I work on about 3 guitars per month so buying expensive tools is not something I do unless it will greatly improve my effectiveness. Lately I have noticed making shims is taking me way too long and they typically come out less than acurate. I have contemplated buying or making a "luthiers friend sanding station" or getting a safe T Planer.
The shims I most often make are approx .025" for shiming neck resets, or bolt on necks(fender) for either underneath(angle) or the gap on the sides to increase the contact on the sides of the neck.
I normally use mahogany for acoustic and maple blanks for fenders. My current method is using my beltsander which has proven to be less than acurate and less than efficent. Is there a better method I could be useing. I have tried to use a hand plane but I can never get them small enough...
Any and all advice, input, and examples would be greatly appreciated.
I would look into geting some utility veneer. I bought some solid Maple veneer some tine back, it's about .027" thick. Handy for all kinds of stuff.
they sell .023" mahogany veneer. its what i bought and use to do my neck reset shims. i used to make all my shims on my thickness sander and it took forever and wasn't cost effective.
I use a tablesaw. How do you shave a piece of veneer into a wedge?
I use a block plane to make wedges. Veneer works very well as a starting point and it's fairly easy to taper to nothing if you start with a piece that's longer than you really need. That gives you something to hold on to as you taper it.
Edge banding (without the glue) is good for dove tail neck joints. If it's not thick enough I will glue up layers where I need the extra thickness then taper it down to fit.
For minor tweaks, you can use tape; in layers, gradually applying it to create a wedge shape. Begin with a thin strip at the bottom of the neck underside. Gradually add more, stairstepping the layers, and checking with a small straight edge to keep the taper true. It is easily reversible with naptha, and can correct the action while still keeping uniform contact. If I really need a wood shim, I take the veneer, or a uniform thin piece from a bandsaw ripping, and double-sided tape it to a known true straightedge. Then rub it on a sheet of sandpaper taped to a saw table, jointer bed, or other true surface. You will likely need naptha soaked through to loosen it from the tape, but that's a small matter. Good luck.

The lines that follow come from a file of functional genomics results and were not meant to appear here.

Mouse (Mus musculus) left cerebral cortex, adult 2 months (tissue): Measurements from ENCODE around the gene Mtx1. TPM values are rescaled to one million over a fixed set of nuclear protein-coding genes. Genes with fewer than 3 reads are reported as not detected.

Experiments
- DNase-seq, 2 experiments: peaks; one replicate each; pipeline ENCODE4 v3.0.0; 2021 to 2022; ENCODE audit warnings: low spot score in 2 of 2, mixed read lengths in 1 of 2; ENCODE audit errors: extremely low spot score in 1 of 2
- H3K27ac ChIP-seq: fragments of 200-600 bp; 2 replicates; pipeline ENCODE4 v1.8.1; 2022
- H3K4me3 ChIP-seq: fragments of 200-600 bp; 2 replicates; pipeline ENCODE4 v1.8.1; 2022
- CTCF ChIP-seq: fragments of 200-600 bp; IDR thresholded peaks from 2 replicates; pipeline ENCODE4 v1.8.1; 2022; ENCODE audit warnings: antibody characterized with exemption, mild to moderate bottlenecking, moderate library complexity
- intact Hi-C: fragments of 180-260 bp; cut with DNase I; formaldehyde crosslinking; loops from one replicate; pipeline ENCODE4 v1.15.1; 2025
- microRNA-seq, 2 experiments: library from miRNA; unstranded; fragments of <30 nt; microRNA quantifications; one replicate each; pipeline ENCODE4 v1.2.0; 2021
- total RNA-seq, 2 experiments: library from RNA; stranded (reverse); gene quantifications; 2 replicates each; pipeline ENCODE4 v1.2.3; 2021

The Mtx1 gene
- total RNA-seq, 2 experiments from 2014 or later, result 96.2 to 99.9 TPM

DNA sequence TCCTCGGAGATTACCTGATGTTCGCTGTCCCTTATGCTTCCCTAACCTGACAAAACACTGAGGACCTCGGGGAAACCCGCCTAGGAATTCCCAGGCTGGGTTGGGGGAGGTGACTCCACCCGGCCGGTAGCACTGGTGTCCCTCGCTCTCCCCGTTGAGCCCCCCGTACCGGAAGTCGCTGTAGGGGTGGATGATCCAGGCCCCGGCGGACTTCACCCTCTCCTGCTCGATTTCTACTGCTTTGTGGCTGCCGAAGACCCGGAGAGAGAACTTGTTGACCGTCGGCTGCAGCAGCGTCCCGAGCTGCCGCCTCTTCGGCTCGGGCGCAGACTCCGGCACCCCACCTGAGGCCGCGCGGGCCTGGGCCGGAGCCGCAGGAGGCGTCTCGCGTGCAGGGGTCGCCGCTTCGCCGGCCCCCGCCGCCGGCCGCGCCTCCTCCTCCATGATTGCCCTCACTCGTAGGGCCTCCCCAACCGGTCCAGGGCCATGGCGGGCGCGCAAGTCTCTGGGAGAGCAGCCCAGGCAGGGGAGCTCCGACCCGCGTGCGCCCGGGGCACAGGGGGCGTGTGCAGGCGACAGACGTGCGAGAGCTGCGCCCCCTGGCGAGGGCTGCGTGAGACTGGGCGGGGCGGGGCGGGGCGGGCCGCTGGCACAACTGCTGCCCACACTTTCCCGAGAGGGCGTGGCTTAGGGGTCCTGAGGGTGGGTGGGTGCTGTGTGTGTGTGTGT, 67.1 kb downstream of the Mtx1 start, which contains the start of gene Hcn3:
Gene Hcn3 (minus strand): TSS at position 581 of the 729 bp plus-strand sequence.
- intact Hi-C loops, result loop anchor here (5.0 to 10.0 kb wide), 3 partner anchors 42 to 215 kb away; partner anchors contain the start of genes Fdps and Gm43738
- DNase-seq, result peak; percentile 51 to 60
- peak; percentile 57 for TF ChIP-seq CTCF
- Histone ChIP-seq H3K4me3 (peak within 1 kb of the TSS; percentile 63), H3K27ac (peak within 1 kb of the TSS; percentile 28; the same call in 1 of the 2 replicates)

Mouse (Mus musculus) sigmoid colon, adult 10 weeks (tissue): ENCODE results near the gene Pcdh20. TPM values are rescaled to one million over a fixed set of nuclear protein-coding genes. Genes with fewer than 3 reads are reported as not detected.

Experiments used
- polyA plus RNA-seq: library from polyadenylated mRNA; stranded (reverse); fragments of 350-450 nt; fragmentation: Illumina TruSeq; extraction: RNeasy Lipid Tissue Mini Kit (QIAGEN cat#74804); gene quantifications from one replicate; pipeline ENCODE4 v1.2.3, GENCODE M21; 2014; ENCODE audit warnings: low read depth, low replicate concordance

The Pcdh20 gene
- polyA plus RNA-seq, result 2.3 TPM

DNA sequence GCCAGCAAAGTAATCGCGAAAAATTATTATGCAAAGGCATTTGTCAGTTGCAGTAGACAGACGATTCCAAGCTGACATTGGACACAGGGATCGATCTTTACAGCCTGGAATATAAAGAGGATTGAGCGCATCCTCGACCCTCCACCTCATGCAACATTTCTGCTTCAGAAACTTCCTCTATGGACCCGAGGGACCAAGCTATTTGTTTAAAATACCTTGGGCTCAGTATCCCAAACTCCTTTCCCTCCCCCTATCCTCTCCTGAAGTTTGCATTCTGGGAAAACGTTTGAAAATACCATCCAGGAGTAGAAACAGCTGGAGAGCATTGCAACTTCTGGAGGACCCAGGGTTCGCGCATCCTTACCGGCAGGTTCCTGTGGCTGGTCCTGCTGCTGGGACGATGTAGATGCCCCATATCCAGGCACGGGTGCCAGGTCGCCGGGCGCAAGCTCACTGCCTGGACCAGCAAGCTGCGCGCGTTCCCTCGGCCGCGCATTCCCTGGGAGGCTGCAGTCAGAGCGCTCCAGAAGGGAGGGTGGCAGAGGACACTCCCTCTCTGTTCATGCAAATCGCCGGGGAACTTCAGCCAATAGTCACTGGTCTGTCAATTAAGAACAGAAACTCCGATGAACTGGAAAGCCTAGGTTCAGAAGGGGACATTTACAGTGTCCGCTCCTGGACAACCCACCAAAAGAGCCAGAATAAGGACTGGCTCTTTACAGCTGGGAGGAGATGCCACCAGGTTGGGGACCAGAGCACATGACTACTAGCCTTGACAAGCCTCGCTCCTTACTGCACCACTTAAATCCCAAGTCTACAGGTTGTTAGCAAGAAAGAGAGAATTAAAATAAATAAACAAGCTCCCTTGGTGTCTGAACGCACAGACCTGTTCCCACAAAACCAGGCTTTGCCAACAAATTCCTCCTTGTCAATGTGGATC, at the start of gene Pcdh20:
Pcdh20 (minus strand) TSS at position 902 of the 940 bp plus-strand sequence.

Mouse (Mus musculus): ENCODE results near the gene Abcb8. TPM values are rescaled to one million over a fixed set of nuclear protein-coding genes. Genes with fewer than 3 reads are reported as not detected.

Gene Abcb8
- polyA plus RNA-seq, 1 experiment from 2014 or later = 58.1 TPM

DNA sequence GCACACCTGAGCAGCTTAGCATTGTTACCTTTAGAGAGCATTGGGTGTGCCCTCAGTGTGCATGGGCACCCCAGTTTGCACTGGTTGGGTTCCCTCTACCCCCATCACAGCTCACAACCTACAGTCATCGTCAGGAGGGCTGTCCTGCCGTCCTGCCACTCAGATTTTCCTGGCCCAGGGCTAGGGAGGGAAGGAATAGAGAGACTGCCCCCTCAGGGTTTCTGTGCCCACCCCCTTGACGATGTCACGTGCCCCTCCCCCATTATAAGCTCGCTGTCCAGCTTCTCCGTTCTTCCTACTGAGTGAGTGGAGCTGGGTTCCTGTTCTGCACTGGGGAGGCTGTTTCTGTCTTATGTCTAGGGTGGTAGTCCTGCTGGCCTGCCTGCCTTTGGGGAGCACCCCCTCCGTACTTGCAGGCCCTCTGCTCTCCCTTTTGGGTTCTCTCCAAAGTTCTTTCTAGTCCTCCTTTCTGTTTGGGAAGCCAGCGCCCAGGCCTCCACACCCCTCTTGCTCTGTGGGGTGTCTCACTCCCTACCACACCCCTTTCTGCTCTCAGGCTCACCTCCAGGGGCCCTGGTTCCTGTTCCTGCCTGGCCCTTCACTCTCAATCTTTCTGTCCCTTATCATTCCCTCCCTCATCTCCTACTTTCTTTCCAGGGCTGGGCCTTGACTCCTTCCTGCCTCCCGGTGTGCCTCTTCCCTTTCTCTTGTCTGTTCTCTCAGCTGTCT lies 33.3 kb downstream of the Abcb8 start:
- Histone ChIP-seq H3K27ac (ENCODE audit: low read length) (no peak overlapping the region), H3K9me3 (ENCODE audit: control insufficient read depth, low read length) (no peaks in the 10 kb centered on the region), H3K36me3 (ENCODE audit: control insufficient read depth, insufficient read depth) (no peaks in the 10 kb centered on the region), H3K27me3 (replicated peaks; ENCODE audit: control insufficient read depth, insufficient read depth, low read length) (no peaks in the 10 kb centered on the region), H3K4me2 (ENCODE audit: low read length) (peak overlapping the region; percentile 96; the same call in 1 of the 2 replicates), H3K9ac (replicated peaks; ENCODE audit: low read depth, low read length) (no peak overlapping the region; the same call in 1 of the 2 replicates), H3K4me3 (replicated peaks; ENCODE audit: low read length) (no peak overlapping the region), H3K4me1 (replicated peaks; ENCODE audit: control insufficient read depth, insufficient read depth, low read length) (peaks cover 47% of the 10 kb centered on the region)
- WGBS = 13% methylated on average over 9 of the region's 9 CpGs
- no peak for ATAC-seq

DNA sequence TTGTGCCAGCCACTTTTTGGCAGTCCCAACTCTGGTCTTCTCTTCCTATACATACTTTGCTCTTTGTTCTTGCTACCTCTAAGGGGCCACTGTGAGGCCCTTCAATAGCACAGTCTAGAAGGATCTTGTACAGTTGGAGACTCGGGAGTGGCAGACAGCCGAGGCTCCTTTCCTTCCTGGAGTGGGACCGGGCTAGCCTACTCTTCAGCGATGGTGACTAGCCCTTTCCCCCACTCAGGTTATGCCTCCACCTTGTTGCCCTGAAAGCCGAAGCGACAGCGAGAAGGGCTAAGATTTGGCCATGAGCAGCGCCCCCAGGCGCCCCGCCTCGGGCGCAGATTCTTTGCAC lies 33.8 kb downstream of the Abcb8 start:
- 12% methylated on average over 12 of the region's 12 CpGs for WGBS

For a fretboard extension wedge during a neck set, double-stick tape your piece to a larger piece of plexiglass. Taper with a plane initially, then use the stationery sander while holding the plexiglass. You can fit the piece by flipping it over and lining up the larger plexiglass piece with the top of the neck.
For shims i use veneer. And often super glue two pieces together. I don't taper them cause i don't have the proper tools for that. Thou i think is the proper way to shim. For the holes i use mi drill press and forstner bits. I found this is way safer for the piece. i used to break shims a lot with regular bits. I trace the shape of the neck to a larger piece of veneer. Cut it to shape with scissors, place it in the neck pocket. Trace the end open end of the neck pocket, cut it with scissors. Trace the holes using the neck screws, color the screw marks with pencil, drill the holes with forester drill press and forester bits and fine shape with belt sander. I never glue more than three veneers. Two is ok for me. If you can find veneer in several thicknesses, that's even better. You'll just have to cut and drill. Here's a pic of two of my shims.
This can be a time consuming sideline during a dovetail neck set .. getting the shims to proper thickness. I've used veneer, but ran out, so I've been slicing holly on my band saw into thin strips, and using my sanding flats to add taper or adjust thickness. By adjusting the taper of the shim on the sanding flats, I can make a really tight dt joint to the point where I can put on a few strings up to tension to dial in my final neck angle. Eliminates a lot of guesswork. Someone mentioned that Martin used holly for dt shims because of its 'squishiness'; the holly will squish just enough so you can 'clamp' into the final fit of the dt.
I keep a box of different thickness shims handy and find two that can get the neck set in to almost flush, then do the final angle/thickness from there..cuts my time down a lot.